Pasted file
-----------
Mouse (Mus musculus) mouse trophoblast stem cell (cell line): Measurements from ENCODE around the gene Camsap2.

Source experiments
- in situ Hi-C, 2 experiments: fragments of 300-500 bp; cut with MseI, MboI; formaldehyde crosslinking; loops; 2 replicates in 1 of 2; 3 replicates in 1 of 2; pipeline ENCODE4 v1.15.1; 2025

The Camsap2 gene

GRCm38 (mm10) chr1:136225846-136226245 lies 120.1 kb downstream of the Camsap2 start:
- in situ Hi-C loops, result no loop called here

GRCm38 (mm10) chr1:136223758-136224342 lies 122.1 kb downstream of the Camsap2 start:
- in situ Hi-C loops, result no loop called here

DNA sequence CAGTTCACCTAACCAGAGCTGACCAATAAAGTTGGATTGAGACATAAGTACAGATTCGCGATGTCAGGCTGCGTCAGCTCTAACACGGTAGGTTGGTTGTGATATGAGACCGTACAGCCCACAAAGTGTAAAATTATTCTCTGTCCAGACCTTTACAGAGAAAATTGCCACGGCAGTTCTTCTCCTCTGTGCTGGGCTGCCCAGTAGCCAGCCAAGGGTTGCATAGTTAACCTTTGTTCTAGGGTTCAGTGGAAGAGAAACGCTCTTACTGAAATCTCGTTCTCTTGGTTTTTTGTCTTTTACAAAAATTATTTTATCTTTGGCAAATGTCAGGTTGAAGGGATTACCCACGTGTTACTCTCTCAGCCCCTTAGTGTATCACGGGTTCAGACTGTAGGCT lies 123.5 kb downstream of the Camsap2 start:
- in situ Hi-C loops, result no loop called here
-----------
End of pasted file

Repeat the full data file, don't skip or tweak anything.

Mouse (Mus musculus) mouse trophoblast stem cell (cell line): Measurements from ENCODE around the gene Camsap2.

Source experiments
- in situ Hi-C, 2 experiments: fragments of 300-500 bp; cut with MseI, MboI; formaldehyde crosslinking; loops; 2 replicates in 1 of 2; 3 replicates in 1 of 2; pipeline ENCODE4 v1.15.1; 2025

The Camsap2 gene

GRCm38 (mm10) chr1:136225846-136226245 lies 120.1 kb downstream of the Camsap2 start:
- in situ Hi-C loops, result no loop called here

GRCm38 (mm10) chr1:136223758-136224342 lies 122.1 kb downstream of the Camsap2 start:
- in situ Hi-C loops, result no loop called here

DNA sequence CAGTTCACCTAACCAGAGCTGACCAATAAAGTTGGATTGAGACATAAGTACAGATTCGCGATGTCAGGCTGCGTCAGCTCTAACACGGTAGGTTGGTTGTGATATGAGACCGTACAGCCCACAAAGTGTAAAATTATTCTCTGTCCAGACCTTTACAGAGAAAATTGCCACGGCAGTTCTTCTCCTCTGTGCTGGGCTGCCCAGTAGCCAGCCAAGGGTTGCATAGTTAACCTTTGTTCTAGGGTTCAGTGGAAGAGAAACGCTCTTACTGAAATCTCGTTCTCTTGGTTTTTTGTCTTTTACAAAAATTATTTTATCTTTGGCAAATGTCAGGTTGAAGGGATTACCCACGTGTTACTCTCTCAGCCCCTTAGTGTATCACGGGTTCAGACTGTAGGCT lies 123.5 kb downstream of the Camsap2 start:
- in situ Hi-C loops, result no loop called here